Kodak's clever low-light readout system used for the viewfinder system also pays dividends in low-light focusing. Using the same technique of combining data from multiple rows of pixels, the DX can focus accurately in very dark conditions. Actually, the pixel-combining technique is only part of the story with the 's autofocus system: It's actually a hybrid system, using a passive IR focusing element positioned above the lens, in addition to the usual contrast-detection processing using data collected from the CCD.
The passive infrared focusing sensor can operate in complete darkness, and is faster than contrast-detection processing under any light level. In the DX, the passive AF system gets the lens into the approximate focusing range quickly, and then the contrast-detect system takes over from there for the final tweaks. While the only focused with average speed in my tests under normal room illumination, the dual-mode AF system again seemed to produce real benefits under low-light conditions.
Although readers should note that I only found good low-light focusing performance on my evaluation unit of the when the camera's flash was popped up. With the flash down, low-light focusing was limited to one foot-candle or more, about the level of typical city streetlighting at night. The DX offers a full range of exposure control, from the point-and-shoot style of Auto mode to full manual exposure control. While Auto mode is best for general photography, the remaining preset modes help with special shooting situations such as night shots in the city or the winning goal of a soccer game.
In Sports mode, the camera's exposure system is biased toward faster shutter speeds to "freeze" action. Portrait mode favors large lens apertures to reduce depth of field, capturing a sharp subject in front of a slightly blurred background.
Night mode optimizes the camera for darker portraits and other night scenes, combining the flash with shutter speeds as long as a half-second to let more light into the image from the surroundings.
This brightens the background in flash shots, making for more natural-looking night photos. You can cancel the flash in Night mode too, for those times when you want to shoot with just the available light. Program mode keeps the camera in charge of both aperture and shutter speed, while Aperture and Shutter Priority modes let you control one exposure variable while the camera selects the other. Manual mode provides complete exposure control, with the user able to set both aperture and shutter speed.
To access exposure times longer than a half-second, you need to work in either shutter-priority or Manual mode. The DX employs a Multi-Pattern metering system by default, which bases the exposure on a number of light readings taken throughout the frame.
Also available are Center-Weighted and Center-Spot modes. Each full EV unit of adjustment represents a factor of two increase or decrease in the exposure. White balance options include Auto, Daylight, Tungsten, and Fluorescent settings, which take advantage of Kodak's proprietary Color Science technology to achieve an accurate color balance under most lighting.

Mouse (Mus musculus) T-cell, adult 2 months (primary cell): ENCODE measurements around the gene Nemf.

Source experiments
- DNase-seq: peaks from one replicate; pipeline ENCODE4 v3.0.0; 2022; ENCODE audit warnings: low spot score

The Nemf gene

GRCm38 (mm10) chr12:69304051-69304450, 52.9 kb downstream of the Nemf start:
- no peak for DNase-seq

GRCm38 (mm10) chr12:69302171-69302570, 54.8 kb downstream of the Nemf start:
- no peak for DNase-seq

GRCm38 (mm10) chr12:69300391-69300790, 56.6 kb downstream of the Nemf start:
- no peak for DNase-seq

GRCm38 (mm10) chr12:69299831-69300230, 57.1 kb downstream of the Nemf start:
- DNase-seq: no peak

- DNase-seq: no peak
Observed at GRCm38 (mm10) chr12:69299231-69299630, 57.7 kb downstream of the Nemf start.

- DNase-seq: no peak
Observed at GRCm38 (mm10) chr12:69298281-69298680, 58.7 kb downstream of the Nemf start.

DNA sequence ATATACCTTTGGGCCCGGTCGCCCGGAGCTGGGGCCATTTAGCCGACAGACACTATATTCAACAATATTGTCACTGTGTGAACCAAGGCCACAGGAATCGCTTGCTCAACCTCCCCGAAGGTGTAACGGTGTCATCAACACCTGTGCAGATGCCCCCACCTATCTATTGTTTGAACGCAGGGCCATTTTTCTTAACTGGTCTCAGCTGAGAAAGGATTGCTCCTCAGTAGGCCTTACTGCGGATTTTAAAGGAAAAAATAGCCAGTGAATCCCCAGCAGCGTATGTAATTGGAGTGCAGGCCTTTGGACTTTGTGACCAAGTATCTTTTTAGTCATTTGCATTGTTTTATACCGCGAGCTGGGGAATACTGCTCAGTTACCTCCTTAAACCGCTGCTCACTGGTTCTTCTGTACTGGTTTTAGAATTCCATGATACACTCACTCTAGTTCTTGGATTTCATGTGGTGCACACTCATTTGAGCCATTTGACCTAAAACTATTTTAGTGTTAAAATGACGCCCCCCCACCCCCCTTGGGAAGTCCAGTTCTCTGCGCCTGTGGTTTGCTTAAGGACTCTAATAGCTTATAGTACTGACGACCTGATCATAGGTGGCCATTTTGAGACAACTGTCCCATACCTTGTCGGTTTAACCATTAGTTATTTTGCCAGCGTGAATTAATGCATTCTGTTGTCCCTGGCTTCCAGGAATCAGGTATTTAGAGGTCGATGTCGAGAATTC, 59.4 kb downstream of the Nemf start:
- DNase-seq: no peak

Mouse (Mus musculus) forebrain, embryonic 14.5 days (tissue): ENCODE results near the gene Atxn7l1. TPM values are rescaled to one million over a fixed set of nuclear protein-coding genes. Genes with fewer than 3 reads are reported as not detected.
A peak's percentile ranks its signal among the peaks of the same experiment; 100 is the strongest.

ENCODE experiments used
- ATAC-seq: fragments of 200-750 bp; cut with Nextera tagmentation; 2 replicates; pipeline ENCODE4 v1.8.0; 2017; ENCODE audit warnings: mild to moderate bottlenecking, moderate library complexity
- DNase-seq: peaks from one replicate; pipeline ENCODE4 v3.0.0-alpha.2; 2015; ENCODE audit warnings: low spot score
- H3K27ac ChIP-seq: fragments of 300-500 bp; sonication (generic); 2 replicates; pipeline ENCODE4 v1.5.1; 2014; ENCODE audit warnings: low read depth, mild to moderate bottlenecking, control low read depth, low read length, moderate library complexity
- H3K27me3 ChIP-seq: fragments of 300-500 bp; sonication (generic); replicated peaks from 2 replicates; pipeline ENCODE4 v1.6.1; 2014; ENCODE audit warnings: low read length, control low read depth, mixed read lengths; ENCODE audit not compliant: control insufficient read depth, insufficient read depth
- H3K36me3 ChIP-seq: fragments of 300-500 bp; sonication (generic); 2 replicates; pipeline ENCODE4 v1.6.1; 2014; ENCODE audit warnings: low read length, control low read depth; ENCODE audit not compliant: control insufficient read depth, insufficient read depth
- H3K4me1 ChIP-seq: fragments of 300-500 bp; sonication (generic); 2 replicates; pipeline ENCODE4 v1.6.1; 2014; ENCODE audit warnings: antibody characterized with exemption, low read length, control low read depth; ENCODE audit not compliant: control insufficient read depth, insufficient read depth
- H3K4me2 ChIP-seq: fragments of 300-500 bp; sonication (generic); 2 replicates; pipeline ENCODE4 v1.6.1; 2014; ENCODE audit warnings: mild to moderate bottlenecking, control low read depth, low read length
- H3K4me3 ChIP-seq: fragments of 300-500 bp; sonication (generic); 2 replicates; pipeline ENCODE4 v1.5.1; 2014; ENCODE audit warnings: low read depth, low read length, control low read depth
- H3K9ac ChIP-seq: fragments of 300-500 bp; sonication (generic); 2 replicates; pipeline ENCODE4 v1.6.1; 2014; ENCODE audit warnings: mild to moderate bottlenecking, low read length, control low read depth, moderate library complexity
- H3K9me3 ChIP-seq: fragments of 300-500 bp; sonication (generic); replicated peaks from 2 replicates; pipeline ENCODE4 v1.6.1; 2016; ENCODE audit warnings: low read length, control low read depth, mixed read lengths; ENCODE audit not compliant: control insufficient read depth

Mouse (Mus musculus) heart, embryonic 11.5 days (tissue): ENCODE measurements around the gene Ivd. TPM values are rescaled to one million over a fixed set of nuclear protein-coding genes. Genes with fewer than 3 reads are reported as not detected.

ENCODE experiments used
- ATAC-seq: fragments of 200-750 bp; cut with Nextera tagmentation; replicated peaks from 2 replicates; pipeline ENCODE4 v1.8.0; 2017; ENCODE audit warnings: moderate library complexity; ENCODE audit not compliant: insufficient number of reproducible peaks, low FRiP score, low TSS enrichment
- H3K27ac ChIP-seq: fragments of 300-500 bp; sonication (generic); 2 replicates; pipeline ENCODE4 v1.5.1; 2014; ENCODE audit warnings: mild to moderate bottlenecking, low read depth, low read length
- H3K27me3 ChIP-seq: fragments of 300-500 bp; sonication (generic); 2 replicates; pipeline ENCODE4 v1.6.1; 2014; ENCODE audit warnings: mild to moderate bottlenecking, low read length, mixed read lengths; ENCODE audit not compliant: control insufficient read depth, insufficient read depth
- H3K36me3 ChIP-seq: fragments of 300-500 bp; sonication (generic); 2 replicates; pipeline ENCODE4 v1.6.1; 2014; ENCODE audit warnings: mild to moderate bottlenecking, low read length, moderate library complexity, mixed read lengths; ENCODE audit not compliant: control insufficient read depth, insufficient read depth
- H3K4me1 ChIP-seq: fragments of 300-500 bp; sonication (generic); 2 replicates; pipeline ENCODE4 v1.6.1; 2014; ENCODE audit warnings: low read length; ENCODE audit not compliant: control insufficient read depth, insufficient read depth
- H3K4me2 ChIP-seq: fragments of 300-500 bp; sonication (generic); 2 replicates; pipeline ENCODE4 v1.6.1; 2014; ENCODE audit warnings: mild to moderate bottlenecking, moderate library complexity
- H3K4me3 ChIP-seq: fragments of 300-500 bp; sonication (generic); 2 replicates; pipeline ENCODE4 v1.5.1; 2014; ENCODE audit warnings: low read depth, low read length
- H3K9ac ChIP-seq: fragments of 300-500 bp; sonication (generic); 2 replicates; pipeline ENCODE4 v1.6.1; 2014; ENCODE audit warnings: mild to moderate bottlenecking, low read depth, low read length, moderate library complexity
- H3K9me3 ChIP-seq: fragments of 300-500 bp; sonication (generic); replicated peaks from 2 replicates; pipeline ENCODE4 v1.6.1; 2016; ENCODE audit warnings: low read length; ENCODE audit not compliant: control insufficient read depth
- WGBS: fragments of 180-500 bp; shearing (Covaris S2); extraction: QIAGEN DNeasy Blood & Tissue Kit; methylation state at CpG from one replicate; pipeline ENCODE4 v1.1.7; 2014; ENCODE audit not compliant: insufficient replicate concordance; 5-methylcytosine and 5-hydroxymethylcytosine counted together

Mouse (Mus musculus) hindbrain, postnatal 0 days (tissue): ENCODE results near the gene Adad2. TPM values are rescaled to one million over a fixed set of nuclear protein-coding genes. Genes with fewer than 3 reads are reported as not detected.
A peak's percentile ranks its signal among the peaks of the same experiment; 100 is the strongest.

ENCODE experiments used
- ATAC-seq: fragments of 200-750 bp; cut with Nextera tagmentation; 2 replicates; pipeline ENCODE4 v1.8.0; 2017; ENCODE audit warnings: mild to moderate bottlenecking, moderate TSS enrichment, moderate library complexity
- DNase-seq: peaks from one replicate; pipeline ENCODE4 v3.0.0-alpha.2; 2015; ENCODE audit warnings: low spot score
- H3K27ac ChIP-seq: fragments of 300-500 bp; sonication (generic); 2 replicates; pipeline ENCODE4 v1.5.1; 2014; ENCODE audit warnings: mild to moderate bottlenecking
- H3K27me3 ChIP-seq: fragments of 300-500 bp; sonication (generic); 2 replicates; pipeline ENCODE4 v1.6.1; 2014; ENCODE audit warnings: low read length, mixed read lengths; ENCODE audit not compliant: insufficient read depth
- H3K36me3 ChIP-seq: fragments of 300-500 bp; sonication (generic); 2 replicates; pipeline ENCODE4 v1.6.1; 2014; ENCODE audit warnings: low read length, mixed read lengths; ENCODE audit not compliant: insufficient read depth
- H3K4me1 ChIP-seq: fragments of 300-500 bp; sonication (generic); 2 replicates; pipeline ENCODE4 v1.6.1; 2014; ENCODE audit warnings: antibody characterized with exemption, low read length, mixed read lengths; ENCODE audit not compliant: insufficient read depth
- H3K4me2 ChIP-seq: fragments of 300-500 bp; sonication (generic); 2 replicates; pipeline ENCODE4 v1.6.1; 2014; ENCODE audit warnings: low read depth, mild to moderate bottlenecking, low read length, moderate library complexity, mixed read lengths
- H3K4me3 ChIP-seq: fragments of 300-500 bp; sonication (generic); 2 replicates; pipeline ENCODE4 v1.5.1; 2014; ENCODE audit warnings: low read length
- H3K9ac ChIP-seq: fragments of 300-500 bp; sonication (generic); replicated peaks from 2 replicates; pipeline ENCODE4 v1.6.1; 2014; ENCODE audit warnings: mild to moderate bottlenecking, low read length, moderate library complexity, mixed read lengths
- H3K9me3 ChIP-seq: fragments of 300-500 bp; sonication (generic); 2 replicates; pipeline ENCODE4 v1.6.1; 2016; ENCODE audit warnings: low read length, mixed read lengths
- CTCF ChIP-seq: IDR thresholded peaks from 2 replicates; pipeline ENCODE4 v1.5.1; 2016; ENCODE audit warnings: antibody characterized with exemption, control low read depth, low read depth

In my testing, I've found the accuracy and flexibility of Kodak's auto white balance system to be second to none. ISO is adjustable to 80, , , , or equivalents, with an Auto setting as well, that automatically adjusts ISO over a range of The DX also offers a handful of color shooting options Saturated, Neutral, Sepia, and Black and White , as well as a sharpness adjustment.
The built-in, pop-up flash is effective from 2. Also included on the DX is a PC-sync socket for connecting a more powerful external flash unit another first in the EasyShare line. In addition to its still photography options, the DX also offers a Movie recording mode for capturing moving images with sound at x pixels, at approximately 24 frames per second.
Recording stops and starts with a full, brief press of the Shutter button, but if you hold the button down for more than a second or two, the camera will automatically stop recording when you let it back up again. As you record, the duration of the movie appears in a running counter on the LCD display. Maximum movie lengths depend on the amount of memory space available, as recording is limited only by available memory space.
Although there is a menu option available that restricts movie length to 5, 15, or 30 seconds, handy for movies recorded with the self-timer. A Burst photography mode lets you capture as many as six frames in rapid succession approximately three frames per second while you hold down the Shutter button.
The six-frame maximum burst length applies regardless of resolution, but may be further limited if there isn't enough space on the memory card or the camera's internal memory to store a full sequence.
A second Self-Timer mode provides a delay between the time the Shutter button is pressed and when the shutter actually opens, so you can get into your own shots. The DX is compatible with Kodak's EasyShare camera and printer docks, which offer hassle-free image downloading and printing. With Kodak's Picture software installed on your computer and the computer connected to the dock, you simply put the camera into the dock and press the Connect button on the dock to download images.